An unaccompanied brown dwarf like SIMP JO1365663+0933473, the object detected by the VLA, does not have a companion star and thus is not flying through a solar wind.
They're dubbing it "rogue" because it's mysteriously "drifting" through space without any kind of orbit around a parent star.
According to the study, the huge planet possesses a powerful magnetic field over 200 times stronger than that of Jupiter and can generate dazzling auroras outshining Earth's polar lights.
At just 20 light years from home, this marks the first planetary-mass object that has ever been detected using radio telescopy.
The planet produces a magnetic field around 200 times greater than that of the largest planet in our Solar System.
"This object is right at the boundary between a planet and a brown dwarf and is giving us some surprises that can potentially help us understand magnetic processes on both stars and planets", said Dr. Melodie Kao, a postdoctoral researcher at Arizona State University. Once more data was obtained, the idea that SIMP J01365663+0933473 was a brown dwarf was scrapped. Scientists theorise that one possibility is having a planet or moon interact with the dwarf's magnetic field. However, a nearby moon or another orbiting planet may be the answer. The temperature on that planet is about 825 degrees Celsius, which makes it a lot cooler than out Sun.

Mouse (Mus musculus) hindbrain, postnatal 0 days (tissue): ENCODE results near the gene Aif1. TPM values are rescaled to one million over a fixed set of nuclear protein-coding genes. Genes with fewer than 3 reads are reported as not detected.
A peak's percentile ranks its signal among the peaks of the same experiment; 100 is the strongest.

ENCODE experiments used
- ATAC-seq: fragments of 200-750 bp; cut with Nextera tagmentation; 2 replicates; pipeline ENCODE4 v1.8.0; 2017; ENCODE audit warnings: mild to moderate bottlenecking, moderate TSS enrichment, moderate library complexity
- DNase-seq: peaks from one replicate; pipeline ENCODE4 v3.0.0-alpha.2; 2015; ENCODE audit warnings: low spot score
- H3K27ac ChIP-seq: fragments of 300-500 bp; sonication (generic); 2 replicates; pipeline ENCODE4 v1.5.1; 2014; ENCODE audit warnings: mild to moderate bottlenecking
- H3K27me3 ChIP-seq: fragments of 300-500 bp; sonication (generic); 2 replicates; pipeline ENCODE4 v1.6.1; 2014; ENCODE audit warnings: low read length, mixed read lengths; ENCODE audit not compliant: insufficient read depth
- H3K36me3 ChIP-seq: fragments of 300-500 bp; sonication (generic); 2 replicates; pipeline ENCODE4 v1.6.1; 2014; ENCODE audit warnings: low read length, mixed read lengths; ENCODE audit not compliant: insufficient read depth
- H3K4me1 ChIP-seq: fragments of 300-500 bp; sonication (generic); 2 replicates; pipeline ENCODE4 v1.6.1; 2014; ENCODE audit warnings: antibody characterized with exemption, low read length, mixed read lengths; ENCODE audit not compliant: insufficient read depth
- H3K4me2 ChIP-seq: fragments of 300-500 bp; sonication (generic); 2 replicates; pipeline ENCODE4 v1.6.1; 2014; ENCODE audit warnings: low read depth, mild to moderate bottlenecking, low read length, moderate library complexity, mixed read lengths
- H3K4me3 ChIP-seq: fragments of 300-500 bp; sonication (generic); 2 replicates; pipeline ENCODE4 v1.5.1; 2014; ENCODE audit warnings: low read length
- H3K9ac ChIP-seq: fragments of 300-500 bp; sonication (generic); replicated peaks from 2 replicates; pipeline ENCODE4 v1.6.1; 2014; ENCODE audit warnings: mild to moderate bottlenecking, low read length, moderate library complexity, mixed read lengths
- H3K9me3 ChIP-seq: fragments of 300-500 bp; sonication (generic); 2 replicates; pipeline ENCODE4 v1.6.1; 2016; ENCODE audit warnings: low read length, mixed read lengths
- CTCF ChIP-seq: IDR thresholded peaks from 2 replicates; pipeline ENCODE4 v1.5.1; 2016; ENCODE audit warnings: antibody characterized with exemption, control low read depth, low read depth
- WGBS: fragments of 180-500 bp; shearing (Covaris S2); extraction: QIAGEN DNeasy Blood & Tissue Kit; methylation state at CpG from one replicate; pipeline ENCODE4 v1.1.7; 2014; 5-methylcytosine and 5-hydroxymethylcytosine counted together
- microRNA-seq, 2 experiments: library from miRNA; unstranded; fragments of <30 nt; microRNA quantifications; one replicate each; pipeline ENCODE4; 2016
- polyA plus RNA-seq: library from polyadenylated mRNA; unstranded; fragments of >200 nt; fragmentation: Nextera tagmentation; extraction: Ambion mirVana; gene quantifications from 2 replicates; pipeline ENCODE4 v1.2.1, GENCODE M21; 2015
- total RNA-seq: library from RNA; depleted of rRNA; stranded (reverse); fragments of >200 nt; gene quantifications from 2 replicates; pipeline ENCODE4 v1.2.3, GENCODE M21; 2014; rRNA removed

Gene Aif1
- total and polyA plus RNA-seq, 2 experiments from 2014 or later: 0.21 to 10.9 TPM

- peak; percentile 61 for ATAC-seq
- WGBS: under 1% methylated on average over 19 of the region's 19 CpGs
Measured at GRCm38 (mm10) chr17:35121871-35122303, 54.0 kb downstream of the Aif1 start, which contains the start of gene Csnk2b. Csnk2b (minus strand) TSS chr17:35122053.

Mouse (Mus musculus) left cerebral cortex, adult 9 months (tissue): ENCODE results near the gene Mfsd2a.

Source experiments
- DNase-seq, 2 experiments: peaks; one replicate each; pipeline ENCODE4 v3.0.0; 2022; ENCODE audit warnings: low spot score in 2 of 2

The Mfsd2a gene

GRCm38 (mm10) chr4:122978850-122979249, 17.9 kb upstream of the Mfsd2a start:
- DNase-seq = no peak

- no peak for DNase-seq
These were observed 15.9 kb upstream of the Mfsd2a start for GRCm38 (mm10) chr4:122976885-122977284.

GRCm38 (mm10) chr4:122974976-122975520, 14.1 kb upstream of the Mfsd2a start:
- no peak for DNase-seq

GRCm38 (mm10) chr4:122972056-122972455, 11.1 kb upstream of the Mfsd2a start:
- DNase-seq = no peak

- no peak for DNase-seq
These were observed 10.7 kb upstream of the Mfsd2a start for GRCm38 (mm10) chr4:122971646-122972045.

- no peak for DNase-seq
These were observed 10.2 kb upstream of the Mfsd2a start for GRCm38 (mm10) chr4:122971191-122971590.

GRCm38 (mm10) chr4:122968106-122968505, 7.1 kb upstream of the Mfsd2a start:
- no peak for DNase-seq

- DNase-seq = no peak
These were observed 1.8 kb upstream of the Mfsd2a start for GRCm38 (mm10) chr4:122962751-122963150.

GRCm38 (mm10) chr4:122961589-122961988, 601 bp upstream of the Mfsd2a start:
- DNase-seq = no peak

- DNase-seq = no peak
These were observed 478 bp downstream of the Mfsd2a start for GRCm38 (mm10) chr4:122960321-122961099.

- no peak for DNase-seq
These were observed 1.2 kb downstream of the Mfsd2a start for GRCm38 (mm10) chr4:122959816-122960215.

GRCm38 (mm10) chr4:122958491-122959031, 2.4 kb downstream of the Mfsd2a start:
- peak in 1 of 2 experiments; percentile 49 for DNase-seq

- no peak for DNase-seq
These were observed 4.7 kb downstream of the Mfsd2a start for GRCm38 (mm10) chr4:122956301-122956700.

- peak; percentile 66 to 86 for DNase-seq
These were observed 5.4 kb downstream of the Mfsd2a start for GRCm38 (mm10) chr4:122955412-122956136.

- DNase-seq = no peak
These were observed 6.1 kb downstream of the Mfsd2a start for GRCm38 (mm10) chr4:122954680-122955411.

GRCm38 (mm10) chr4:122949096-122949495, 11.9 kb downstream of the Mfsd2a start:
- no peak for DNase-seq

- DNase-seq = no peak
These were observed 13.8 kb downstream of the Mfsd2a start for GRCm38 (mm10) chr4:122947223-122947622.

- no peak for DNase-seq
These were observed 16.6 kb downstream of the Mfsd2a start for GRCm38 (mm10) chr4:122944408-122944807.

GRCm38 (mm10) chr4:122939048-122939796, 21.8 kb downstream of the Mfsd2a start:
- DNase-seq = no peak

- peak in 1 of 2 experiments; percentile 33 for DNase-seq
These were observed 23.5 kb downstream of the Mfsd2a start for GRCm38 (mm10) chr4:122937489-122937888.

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Scientists using a radio-telescope array have spotted a big roaming cosmic body with an abnormally strong magnetic field.
The telescope spotted five objects, which scientists believed were all brown dwarves.
The team is particularly excited by the new research because it relies in part on radio observations of the object's auroras - which means that radio telescopes may be able to identify new planets by their auroras.
Researchers are working to explain the presence of a mysterious large object floating outside the solar system that may be a rogue planet, RT reported. "We think these mechanisms can work not only in brown dwarfs, but also in both gas giant and terrestrial planets", Kao said.
The National Radio Astronomy Observatory is a facility of the National Science Foundation, operated under cooperative agreement by Associated Universities, Inc. Astronomers agree that the difference can be drawn as the line below which deuterium fusion is no more possible, known as the "deuterium-burning limit", it stands at around 13 Jupiter masses.
The Caltech team that originally detected its radio emission in 2016 had observed it again in a new study at even higher radio frequencies and confirmed that its magnetic field was even stronger than what they had measured the first time.